Although the acute symptoms of toxicities such as CRS and ICANS are generally reversible, they are associated with significant morbidity and up to 47% of patients may require admission to an intensive care unit (ICU) (12). Joint recommendations from the Pediatric Acute Lung Injury and Sepsis Investigators (PALISI) Network-Stem Cell Transplantation and Cancer Immunotherapy (SCT-CI) Subgroup and MD Anderson CARTOX working committees were developed to diagnose and manage these complications in younger patients, improve safety, and standardize monitoring (10). Subsequently, the American Society for Transplantation and Cellular Therapy (ASTCT) developed consensus criteria for diagnosis and grading of CRS and ICANS in adult and pediatric patients receiving immune effector cell (IEC) therapies such as CAR T-cells (13). Key elements of the PALISI-CARTOX joint recommendations were adopted by the ASTCT, including the use of the Cornell Assessment for Pediatric Delirium in the assessment of ICANS in pediatric patients (10, 13, 14).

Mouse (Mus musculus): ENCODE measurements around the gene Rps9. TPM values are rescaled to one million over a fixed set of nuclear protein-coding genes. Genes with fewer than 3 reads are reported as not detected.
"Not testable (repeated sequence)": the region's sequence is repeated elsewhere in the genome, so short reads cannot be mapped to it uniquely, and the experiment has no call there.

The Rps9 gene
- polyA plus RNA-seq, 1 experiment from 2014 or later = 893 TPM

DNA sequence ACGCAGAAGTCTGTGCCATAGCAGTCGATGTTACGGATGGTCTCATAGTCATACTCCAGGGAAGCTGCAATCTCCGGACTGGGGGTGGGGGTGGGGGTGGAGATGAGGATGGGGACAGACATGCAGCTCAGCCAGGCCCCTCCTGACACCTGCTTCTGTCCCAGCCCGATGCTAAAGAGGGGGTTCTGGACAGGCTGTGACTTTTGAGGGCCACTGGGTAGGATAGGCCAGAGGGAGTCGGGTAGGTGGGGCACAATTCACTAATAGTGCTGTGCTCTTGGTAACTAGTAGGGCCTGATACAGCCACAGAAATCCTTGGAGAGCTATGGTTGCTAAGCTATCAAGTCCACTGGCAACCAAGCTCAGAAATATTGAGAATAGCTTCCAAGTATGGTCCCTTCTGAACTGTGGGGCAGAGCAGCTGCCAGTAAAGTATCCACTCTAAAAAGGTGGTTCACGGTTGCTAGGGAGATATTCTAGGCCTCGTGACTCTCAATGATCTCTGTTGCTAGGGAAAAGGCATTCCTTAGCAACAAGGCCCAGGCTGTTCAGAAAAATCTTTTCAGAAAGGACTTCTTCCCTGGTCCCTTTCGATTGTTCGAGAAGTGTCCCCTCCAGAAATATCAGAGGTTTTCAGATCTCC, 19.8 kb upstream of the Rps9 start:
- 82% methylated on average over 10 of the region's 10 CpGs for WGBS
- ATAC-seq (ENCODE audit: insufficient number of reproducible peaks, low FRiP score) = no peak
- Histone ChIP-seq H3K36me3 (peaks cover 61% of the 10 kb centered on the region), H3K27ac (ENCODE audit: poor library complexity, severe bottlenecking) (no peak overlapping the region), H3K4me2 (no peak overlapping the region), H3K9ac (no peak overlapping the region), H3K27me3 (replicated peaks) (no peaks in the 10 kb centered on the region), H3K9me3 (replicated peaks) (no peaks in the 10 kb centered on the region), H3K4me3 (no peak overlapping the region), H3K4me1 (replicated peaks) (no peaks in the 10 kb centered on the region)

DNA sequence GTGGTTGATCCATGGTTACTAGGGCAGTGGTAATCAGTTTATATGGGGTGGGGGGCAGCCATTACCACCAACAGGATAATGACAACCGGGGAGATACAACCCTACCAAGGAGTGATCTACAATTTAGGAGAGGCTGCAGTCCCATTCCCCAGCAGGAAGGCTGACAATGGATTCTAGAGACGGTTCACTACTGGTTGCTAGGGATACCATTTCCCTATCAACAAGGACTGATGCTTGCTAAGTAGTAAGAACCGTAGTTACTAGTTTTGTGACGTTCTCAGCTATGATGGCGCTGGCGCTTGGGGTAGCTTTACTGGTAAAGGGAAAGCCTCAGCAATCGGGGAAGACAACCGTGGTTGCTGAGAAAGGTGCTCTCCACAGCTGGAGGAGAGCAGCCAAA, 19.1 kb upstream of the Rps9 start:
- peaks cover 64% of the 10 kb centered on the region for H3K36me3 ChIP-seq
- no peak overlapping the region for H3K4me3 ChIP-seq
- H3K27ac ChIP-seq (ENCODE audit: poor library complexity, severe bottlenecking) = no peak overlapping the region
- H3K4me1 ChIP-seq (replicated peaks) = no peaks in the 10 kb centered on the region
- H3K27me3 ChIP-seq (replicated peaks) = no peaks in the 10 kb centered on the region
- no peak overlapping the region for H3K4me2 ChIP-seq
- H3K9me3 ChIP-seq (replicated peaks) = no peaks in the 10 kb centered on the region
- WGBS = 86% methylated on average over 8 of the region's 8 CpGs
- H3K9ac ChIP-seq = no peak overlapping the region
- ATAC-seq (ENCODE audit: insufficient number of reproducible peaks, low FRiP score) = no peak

In adults, the 10-point Immune Effector Cell-Associated Encephalopathy (ICE) score (Supplementary Figure 1) is used for the grading of ICANS together with other neurologic domains, such as level of consciousness, motor symptoms, seizures, and signs of elevated ICP/cerebral edema (13). The ICE score was adopted by the ASTCT as a modification of the CARTOX-10 score and consists of assessments regarding orientation, naming, ability to follow commands, writing and attention (7, 13). Dysgraphia, in particular, has been noted to be an early indicator of ICANS in adult patients (7). Although the 10-point ICE screening tool provides a reliable, objective grading system for adults, the tool is inappropriate for children particularly for those younger than 12-years of age or among developmentally delayed patients. The Cornell Assessment of Pediatric Delirium (CAPD) was developed and validated as a rapid screening tool for delirium in pediatric intensive care units (Supplementary Figure 2). The tool has been validated for up to 21 years of age and developmental anchor points may be used to ensure appropriate assessments (14). Recently, CAPD has been suggested for potential use in adolescent & young adult patients up to 25 years of age (15). CAPD is specifically used in lieu of the ICE score for ICANS assessment in children (13).